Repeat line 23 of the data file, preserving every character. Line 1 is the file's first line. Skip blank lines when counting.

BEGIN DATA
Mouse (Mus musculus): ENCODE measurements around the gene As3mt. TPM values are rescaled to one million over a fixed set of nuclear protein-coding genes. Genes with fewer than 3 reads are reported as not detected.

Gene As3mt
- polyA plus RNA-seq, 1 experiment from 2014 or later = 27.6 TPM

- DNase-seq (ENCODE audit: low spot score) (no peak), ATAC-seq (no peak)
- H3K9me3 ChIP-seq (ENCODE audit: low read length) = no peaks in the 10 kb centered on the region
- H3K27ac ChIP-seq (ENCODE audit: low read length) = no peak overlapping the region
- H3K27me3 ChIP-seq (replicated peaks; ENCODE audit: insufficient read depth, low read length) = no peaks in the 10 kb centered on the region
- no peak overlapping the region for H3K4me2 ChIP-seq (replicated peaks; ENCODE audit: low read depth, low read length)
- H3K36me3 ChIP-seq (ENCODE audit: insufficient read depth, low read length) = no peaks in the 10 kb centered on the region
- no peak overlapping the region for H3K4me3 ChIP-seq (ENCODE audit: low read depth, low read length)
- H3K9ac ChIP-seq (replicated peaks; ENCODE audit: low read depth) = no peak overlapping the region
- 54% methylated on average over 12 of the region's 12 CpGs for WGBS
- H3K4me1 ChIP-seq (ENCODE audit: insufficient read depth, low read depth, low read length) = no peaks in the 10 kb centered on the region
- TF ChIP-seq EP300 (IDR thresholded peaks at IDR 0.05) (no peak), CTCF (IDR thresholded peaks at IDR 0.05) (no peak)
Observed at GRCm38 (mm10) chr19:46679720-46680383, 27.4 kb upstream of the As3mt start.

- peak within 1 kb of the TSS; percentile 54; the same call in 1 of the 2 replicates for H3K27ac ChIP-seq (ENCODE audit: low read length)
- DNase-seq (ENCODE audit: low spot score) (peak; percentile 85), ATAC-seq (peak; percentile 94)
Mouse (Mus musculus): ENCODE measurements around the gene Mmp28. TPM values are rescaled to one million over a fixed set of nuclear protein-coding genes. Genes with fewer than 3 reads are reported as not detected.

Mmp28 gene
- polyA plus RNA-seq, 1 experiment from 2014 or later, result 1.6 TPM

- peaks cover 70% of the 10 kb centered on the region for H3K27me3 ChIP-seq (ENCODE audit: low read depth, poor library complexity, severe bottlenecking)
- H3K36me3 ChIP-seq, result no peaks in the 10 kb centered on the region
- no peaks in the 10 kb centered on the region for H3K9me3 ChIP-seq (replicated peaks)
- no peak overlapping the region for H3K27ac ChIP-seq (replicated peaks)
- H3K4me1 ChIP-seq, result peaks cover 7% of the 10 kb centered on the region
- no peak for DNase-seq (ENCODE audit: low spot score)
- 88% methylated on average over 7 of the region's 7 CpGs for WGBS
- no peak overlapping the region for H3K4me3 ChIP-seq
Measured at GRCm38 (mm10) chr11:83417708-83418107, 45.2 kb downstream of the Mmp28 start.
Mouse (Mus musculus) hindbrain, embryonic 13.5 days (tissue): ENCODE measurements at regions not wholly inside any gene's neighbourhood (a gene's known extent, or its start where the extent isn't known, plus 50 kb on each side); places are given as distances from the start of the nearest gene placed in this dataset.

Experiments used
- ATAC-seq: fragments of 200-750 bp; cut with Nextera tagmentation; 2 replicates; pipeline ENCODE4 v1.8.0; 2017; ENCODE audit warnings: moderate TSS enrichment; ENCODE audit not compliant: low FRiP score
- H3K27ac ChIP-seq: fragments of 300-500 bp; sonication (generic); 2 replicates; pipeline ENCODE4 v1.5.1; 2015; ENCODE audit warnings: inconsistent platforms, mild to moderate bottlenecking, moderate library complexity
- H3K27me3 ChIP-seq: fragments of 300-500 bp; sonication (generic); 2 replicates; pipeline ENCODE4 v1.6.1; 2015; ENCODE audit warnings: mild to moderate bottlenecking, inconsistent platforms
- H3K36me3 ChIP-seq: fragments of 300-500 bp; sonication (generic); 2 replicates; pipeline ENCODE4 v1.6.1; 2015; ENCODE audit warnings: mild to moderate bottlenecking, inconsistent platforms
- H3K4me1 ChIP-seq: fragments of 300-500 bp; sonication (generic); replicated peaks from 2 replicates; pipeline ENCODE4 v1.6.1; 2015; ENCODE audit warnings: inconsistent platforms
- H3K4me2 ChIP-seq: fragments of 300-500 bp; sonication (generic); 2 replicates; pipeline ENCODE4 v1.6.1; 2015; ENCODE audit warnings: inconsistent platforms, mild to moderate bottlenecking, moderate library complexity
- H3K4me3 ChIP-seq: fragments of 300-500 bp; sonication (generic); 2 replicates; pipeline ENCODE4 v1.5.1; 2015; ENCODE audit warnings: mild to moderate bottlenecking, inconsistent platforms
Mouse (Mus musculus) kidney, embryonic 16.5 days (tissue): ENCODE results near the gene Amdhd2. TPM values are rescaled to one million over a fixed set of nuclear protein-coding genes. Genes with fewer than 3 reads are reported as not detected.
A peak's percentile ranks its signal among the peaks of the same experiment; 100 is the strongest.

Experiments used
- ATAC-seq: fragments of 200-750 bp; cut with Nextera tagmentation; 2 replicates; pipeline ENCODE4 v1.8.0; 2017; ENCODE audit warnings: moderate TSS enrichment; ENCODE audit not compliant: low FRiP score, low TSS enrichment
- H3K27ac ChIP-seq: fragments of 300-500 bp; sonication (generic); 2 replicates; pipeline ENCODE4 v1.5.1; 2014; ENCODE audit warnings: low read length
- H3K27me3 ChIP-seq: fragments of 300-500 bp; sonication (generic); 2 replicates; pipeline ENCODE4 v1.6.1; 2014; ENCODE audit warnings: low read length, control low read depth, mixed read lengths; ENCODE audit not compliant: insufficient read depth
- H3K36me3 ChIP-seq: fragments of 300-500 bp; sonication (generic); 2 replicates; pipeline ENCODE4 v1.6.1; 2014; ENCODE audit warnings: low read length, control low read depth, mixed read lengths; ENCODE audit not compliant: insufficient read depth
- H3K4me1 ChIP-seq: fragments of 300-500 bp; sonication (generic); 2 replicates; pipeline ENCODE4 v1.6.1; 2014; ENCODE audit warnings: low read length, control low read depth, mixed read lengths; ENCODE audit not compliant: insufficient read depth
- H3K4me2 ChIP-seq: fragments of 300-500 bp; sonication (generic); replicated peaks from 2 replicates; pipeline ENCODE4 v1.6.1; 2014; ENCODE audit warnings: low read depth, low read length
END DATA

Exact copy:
- no peaks in the 10 kb centered on the region for H3K9me3 ChIP-seq (replicated peaks)